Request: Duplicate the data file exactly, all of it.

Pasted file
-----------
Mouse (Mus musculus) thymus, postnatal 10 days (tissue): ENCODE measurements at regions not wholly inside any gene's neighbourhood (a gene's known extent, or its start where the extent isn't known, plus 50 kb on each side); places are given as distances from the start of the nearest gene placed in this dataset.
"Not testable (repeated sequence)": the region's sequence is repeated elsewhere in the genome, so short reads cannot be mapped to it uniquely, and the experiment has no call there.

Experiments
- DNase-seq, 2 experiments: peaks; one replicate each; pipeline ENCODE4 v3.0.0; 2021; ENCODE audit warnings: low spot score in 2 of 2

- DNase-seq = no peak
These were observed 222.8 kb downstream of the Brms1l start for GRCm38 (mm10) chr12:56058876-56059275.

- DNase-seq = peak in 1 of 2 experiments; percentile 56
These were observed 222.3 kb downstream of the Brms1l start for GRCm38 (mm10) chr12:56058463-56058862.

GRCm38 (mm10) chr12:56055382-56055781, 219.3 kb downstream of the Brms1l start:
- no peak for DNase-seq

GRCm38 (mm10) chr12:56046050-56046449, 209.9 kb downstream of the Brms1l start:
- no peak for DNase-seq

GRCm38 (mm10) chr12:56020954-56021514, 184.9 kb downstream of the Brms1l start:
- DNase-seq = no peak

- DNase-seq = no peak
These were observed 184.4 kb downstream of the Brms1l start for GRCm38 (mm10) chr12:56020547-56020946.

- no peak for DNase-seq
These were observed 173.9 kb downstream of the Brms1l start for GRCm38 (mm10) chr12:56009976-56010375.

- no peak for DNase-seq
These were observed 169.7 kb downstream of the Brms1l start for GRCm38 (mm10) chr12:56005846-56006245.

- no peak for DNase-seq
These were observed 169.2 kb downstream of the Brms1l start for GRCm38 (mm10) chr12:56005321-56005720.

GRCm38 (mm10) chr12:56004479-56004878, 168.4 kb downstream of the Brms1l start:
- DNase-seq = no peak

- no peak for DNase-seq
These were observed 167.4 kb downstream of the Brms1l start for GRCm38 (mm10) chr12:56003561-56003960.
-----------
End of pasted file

Mouse (Mus musculus) thymus, postnatal 10 days (tissue): ENCODE measurements at regions not wholly inside any gene's neighbourhood (a gene's known extent, or its start where the extent isn't known, plus 50 kb on each side); places are given as distances from the start of the nearest gene placed in this dataset.
"Not testable (repeated sequence)": the region's sequence is repeated elsewhere in the genome, so short reads cannot be mapped to it uniquely, and the experiment has no call there.

Experiments
- DNase-seq, 2 experiments: peaks; one replicate each; pipeline ENCODE4 v3.0.0; 2021; ENCODE audit warnings: low spot score in 2 of 2

- DNase-seq = no peak
These were observed 222.8 kb downstream of the Brms1l start for GRCm38 (mm10) chr12:56058876-56059275.

- DNase-seq = peak in 1 of 2 experiments; percentile 56
These were observed 222.3 kb downstream of the Brms1l start for GRCm38 (mm10) chr12:56058463-56058862.

GRCm38 (mm10) chr12:56055382-56055781, 219.3 kb downstream of the Brms1l start:
- no peak for DNase-seq

GRCm38 (mm10) chr12:56046050-56046449, 209.9 kb downstream of the Brms1l start:
- no peak for DNase-seq

GRCm38 (mm10) chr12:56020954-56021514, 184.9 kb downstream of the Brms1l start:
- DNase-seq = no peak

- DNase-seq = no peak
These were observed 184.4 kb downstream of the Brms1l start for GRCm38 (mm10) chr12:56020547-56020946.

- no peak for DNase-seq
These were observed 173.9 kb downstream of the Brms1l start for GRCm38 (mm10) chr12:56009976-56010375.

- no peak for DNase-seq
These were observed 169.7 kb downstream of the Brms1l start for GRCm38 (mm10) chr12:56005846-56006245.

- no peak for DNase-seq
These were observed 169.2 kb downstream of the Brms1l start for GRCm38 (mm10) chr12:56005321-56005720.

GRCm38 (mm10) chr12:56004479-56004878, 168.4 kb downstream of the Brms1l start:
- DNase-seq = no peak

- no peak for DNase-seq
These were observed 167.4 kb downstream of the Brms1l start for GRCm38 (mm10) chr12:56003561-56003960.